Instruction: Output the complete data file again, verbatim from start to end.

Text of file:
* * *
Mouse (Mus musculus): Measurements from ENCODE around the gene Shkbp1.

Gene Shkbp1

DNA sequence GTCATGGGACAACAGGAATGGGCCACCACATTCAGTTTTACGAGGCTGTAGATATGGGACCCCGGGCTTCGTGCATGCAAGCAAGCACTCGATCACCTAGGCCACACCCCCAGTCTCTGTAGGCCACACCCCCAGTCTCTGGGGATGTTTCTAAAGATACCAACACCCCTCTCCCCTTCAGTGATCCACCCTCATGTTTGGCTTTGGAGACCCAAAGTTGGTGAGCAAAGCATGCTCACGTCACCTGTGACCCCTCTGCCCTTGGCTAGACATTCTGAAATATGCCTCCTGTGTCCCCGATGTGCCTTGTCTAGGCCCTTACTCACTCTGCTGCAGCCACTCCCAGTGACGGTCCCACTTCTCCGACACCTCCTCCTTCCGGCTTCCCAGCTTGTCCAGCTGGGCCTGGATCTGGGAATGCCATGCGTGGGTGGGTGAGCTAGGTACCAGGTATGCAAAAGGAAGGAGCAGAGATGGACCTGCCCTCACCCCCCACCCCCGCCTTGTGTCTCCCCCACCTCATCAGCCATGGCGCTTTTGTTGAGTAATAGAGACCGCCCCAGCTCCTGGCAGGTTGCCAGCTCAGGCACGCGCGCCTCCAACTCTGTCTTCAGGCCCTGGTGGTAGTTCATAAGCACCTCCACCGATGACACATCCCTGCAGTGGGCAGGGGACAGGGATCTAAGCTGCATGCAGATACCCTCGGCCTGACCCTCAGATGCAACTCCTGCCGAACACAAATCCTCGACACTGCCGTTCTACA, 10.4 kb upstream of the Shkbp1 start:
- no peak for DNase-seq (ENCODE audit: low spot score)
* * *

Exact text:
Mouse (Mus musculus): Measurements from ENCODE around the gene Shkbp1.

Gene Shkbp1

DNA sequence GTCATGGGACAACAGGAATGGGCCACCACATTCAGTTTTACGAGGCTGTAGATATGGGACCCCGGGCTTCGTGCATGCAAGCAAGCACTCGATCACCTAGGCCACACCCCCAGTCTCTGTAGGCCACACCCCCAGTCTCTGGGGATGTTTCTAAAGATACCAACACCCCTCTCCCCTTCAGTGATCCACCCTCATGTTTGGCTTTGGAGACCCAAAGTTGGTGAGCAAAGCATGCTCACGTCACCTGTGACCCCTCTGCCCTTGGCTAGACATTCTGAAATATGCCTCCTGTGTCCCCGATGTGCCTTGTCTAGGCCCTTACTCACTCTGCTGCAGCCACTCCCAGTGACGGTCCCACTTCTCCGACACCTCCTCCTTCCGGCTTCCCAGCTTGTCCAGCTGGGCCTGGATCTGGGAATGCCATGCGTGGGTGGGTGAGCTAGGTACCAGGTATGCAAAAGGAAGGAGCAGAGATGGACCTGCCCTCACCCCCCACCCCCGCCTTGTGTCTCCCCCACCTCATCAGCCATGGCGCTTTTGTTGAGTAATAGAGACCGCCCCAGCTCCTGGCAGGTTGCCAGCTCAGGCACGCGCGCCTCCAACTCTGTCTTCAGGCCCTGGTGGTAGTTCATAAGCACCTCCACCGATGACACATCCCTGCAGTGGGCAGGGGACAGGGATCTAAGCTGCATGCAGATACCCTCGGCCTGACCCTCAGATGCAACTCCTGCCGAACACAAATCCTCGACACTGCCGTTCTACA, 10.4 kb upstream of the Shkbp1 start:
- no peak for DNase-seq (ENCODE audit: low spot score)